Miriam is a woman who fled from Honduras with her two year old son. The statement she gave in front of a United States immigration court describing her experience being separated from her son went viral after a video was published that showed a group of actors and other celebrities reading it aloud. Miriam is invisible, but hundreds of thousands heard her in the voices of these people that have everything, who have our attention every day.
“My son was crying as they put him in the seat,” it said, “I did not even have a chance to comfort my son.”
People flee, they escape, they leave Honduras in desperation. Every Honduran family is familiar with that story, the story of not even having a place to live, the story of leaving under cover of darkness because in your neighborhood your fate has been determined or because you dared to seek justice
We have seen Miriam fleeing from state violence at protests, and from the more elaborate violence in the neighborhood where she lives in a state of permanent war, in a country where both the gangs and police attack you.
After the political crisis, with questionable elections marred by fraud, the number of deported migrants from the United States and Mexico doubled, and a wave of people organized a caravan in which to leave. The U.S. government reacted at the border with the same politics of terror with which it supports a government that has laid its foundations in the militarization and annihilation of the opposition. If it’s not sending more guns to Honduras, it’s ripping children out of the arms of their parents, who have neither a future nor a present in this invisible, unlivable country.
We found Miriam at the beginning of the year, with another name, another face, other kids and other problems. We found her in the Aguán Valley when we wrote a story about the violence in which landless campesinos live. Police and military there dismantled the settlement where Jenny lived. She had seen her husband leave with her youngest daughter because they could not survive in Honduras. After the eviction, Jenny fled with her other children and was detained at the border. She was not separated from them but was imprisoned with her son. This after she was forced to learn about the long and tortuous road to seeking refuge in a foreign country.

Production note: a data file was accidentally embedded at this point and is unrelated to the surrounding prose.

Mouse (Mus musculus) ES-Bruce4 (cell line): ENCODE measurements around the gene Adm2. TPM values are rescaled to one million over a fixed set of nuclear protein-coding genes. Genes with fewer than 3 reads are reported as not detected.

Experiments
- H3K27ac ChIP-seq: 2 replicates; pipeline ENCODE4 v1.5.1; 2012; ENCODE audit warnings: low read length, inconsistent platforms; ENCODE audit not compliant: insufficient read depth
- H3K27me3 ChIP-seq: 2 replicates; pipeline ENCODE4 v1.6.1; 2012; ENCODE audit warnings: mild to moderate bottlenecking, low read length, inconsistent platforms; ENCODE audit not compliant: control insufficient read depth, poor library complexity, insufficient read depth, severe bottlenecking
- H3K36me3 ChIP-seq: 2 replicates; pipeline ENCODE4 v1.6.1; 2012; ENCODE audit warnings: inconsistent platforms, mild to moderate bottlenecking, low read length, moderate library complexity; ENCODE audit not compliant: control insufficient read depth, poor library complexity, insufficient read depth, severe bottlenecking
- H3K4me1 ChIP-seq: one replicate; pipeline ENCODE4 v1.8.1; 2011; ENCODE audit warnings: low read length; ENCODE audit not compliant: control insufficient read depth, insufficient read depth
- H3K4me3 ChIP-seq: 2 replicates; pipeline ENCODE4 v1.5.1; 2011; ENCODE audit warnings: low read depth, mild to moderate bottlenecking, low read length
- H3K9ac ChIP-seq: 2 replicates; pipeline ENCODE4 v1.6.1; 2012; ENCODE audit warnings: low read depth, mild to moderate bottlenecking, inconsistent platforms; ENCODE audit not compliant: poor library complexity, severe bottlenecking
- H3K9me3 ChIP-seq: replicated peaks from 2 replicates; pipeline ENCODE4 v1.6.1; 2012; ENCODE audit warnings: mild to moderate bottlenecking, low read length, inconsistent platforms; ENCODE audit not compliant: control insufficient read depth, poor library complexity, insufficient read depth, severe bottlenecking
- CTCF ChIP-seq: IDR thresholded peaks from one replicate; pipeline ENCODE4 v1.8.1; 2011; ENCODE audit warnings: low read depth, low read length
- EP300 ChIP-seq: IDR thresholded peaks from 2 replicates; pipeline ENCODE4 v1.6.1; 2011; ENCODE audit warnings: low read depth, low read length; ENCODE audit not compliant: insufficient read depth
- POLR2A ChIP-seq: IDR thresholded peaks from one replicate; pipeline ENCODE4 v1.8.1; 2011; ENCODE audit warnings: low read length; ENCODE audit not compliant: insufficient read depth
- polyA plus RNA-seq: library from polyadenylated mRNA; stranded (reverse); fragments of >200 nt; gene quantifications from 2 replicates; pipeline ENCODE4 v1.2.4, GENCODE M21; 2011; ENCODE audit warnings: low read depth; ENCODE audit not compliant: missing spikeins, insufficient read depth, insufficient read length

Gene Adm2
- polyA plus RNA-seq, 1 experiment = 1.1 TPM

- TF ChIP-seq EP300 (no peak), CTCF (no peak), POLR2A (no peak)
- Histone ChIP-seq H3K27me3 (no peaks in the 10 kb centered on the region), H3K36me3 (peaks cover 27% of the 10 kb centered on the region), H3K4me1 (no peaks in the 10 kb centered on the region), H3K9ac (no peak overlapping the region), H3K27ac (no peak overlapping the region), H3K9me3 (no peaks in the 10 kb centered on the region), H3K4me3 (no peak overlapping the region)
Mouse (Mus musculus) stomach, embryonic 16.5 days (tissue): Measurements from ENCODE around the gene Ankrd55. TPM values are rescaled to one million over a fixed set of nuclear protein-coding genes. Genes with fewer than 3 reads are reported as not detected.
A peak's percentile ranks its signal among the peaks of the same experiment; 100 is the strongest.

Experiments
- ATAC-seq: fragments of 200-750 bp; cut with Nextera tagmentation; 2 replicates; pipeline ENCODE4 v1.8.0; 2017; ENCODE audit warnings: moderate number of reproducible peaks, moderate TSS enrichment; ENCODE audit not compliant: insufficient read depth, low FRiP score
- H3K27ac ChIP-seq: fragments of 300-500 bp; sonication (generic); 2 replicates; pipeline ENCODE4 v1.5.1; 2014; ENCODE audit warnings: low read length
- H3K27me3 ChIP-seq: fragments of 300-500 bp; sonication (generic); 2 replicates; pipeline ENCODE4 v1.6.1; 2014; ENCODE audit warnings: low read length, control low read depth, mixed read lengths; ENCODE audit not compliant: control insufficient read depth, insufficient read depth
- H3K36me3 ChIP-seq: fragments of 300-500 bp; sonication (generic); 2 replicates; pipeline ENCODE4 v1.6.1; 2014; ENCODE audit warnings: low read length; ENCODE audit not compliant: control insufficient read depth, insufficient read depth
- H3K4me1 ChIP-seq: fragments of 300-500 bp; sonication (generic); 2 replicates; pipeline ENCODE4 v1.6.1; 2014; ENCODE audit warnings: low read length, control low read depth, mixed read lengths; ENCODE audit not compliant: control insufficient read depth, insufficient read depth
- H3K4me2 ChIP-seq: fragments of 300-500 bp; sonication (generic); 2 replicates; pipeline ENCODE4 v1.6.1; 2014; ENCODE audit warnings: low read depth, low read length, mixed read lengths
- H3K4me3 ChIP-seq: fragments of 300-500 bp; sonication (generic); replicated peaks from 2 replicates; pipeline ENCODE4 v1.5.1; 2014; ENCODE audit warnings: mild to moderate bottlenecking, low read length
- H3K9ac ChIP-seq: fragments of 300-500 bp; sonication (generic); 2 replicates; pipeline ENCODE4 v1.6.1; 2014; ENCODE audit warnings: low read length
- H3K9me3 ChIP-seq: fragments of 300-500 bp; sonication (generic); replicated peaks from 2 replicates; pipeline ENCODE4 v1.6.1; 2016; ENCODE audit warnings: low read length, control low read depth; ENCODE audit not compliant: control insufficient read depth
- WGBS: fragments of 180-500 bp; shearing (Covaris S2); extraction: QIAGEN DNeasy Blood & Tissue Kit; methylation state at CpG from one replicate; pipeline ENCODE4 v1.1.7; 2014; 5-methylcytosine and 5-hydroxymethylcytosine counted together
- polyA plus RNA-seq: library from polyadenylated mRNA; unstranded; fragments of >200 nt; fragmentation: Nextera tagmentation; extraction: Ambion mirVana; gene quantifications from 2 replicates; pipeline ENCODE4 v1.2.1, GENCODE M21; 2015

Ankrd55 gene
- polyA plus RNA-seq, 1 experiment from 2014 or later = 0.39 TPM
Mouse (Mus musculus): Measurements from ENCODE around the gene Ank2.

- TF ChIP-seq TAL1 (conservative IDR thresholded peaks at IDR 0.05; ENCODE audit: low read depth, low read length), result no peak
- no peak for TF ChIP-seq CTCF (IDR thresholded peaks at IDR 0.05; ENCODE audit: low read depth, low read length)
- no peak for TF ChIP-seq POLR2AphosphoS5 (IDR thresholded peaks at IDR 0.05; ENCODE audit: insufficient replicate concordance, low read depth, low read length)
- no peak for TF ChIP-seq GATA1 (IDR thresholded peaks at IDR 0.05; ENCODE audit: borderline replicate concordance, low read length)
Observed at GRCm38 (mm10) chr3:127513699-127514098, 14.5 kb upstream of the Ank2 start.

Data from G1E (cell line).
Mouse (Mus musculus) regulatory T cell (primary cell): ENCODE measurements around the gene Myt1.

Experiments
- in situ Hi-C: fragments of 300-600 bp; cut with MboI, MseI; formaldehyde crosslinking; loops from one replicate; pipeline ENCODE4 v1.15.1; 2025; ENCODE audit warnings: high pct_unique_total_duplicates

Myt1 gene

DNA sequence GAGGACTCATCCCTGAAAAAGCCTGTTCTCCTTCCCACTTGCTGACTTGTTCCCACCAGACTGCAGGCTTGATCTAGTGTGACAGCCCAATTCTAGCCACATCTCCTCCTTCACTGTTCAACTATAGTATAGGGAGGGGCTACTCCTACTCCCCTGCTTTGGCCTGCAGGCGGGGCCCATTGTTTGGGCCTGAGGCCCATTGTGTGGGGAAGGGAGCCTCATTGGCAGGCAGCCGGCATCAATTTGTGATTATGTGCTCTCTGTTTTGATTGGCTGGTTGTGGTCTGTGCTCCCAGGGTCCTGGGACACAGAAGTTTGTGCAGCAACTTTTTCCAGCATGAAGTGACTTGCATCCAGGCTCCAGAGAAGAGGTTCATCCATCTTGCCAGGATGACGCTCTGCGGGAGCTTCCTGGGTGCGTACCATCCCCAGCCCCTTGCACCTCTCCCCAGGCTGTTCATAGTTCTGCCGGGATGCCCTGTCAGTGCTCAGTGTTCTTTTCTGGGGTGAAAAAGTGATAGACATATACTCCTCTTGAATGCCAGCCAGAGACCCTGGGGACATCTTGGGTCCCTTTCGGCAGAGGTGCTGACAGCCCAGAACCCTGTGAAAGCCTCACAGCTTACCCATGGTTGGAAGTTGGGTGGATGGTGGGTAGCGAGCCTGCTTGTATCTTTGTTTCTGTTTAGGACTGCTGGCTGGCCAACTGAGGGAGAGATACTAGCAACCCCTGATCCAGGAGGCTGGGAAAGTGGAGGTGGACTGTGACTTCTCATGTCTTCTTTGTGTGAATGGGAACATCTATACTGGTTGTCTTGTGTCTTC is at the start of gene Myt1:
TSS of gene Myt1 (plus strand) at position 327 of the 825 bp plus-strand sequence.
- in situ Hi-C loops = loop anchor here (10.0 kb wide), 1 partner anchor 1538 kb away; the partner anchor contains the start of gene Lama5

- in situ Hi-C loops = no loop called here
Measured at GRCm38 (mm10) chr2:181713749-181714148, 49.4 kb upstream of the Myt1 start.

We also saw Miriam crying for her son who was murdered by the military during a protest in San Pedro Sula. In the profound sadness of a mother who lost three children in a neighborhood besieged by gangs and police, condemned to silence because to seek justice is dangerous. Because it can mean death.
And we also saw her in a neighborhood in her city of El Progreso, where police forcefully entered a home and took a family’s father and locked him up for four months, as if to teach him a lesson for protesting against the government. We saw her in the fear of leaving prison and returning to the streets of a country that isn’t safe, where you may be outwardly free but are really still incarcerated.
We have seen Miriam in the thousands of Hondurans that go to the US despite being treated as criminals there, even though they are the ones that sustain the country’s economy, and in the empty houses of those who dreamed of returning but never found in their country the conditions necessary to live with dignity.
Miriam cannot return to Honduras. It is not safe for her baby nor for her, as the statement said. To flee is a measure of survival. We know this because we have found Miriam in the thousands that leave, not only in the faces and voices of the famous people that manage to captivate our attention, but also in others who, like Miriam, are invisible.